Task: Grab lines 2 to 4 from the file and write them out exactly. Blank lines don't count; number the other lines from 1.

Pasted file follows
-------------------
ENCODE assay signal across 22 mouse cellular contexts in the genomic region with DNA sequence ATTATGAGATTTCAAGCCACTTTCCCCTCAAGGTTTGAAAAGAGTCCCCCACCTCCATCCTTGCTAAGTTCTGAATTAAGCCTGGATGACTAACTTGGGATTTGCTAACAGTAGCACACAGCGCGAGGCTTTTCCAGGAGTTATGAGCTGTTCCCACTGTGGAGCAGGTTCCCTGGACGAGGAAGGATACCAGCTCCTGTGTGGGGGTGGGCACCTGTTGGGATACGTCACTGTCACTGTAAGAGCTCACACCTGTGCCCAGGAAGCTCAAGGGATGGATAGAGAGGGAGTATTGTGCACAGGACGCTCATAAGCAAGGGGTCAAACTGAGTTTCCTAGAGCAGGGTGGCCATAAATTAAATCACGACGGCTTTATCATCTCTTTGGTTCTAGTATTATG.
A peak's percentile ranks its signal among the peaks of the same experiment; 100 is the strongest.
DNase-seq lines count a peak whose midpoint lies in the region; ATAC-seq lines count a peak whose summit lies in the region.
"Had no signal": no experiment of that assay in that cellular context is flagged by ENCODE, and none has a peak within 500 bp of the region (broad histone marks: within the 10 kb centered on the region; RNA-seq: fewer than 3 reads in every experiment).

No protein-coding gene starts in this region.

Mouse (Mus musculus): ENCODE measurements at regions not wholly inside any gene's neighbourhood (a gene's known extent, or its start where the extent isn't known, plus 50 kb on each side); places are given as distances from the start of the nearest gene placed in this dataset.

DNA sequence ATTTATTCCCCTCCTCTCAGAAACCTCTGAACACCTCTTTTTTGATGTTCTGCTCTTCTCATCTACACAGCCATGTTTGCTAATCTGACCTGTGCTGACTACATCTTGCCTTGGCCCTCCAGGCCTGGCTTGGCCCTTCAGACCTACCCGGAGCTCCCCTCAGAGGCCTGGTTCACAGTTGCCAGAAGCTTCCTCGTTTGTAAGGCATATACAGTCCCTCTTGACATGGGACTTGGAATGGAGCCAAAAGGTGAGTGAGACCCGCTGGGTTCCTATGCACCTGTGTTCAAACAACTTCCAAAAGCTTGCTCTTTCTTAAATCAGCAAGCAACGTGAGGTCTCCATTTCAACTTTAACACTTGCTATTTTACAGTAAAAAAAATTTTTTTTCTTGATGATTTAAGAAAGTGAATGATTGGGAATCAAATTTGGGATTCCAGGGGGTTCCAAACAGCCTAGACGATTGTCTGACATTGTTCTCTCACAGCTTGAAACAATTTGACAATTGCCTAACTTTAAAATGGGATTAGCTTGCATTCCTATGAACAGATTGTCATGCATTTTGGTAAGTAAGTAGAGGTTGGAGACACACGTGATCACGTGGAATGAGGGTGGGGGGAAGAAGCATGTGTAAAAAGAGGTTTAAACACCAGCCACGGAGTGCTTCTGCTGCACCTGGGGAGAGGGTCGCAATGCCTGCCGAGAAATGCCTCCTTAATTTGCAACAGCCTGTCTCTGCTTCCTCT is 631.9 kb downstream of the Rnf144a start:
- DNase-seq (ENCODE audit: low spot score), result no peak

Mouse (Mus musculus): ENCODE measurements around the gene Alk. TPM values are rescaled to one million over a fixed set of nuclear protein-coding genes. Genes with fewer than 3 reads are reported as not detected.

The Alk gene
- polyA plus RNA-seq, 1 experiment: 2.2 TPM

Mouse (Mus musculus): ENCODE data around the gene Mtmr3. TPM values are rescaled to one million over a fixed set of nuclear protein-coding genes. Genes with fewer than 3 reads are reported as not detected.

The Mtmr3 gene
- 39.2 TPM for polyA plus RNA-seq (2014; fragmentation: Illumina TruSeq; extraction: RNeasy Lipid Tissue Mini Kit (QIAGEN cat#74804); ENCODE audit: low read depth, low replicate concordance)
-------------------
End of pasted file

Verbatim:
A peak's percentile ranks its signal among the peaks of the same experiment; 100 is the strongest.
DNase-seq lines count a peak whose midpoint lies in the region; ATAC-seq lines count a peak whose summit lies in the region.
"Had no signal": no experiment of that assay in that cellular context is flagged by ENCODE, and none has a peak within 500 bp of the region (broad histone marks: within the 10 kb centered on the region; RNA-seq: fewer than 3 reads in every experiment).